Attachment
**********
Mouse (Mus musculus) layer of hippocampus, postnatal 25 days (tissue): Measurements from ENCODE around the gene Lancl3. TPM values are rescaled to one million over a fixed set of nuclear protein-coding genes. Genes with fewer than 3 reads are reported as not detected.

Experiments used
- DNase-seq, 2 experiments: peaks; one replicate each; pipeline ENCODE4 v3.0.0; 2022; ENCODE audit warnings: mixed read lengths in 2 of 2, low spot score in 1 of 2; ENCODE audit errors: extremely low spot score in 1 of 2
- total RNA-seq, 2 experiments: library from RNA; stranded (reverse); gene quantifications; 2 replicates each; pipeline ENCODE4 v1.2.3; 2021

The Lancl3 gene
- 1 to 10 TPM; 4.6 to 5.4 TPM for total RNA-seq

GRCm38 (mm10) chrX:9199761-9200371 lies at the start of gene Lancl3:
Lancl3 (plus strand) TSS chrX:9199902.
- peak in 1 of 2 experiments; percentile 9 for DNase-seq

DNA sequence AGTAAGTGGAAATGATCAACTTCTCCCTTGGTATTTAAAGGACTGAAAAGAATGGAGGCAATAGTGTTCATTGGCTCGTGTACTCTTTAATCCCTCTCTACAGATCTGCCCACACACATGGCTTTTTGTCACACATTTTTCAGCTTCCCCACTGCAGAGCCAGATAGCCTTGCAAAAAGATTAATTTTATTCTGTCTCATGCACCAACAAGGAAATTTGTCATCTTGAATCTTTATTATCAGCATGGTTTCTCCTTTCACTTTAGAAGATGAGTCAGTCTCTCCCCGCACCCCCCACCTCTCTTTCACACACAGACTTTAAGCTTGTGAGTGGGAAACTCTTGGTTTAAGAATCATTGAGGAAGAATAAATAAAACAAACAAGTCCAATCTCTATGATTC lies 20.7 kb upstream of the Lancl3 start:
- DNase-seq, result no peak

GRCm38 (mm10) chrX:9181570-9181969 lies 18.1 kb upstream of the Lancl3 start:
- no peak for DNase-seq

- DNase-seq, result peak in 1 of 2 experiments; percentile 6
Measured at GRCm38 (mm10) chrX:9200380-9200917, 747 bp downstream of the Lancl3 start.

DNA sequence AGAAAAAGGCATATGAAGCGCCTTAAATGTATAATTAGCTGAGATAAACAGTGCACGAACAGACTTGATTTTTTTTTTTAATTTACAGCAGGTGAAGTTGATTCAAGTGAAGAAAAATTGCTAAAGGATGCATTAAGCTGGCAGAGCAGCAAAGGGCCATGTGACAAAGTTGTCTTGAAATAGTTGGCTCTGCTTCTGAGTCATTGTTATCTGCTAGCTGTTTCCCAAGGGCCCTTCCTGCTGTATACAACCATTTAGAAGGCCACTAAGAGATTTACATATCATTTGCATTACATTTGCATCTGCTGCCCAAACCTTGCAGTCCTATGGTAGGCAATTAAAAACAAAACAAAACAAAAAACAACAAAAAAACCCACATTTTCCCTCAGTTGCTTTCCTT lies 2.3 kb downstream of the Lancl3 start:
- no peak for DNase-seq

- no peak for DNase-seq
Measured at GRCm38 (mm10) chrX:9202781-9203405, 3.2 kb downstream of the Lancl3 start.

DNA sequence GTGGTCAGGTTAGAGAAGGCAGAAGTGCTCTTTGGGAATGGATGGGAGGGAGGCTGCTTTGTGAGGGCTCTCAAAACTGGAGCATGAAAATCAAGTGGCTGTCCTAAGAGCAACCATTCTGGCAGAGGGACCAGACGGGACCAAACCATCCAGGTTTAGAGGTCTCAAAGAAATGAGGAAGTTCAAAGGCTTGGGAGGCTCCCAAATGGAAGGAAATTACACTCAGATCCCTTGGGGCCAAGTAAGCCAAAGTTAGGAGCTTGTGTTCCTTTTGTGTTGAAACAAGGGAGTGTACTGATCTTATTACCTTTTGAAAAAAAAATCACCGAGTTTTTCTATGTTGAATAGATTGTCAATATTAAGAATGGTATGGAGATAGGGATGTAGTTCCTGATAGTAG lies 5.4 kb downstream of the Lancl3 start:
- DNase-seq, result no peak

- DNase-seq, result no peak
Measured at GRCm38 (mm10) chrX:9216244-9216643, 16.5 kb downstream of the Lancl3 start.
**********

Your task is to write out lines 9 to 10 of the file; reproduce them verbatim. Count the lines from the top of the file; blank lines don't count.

- peak in 1 of 2 experiments; percentile 9 for DNase-seq

DNA sequence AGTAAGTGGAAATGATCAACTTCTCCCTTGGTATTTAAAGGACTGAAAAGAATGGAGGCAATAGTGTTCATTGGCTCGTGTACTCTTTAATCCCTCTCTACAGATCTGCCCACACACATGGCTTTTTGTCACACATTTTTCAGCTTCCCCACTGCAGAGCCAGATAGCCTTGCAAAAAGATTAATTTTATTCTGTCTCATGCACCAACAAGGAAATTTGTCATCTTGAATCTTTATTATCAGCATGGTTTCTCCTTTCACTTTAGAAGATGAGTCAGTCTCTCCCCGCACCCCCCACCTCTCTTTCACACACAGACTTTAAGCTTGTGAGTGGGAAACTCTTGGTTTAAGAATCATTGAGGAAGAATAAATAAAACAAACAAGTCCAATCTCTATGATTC lies 20.7 kb upstream of the Lancl3 start: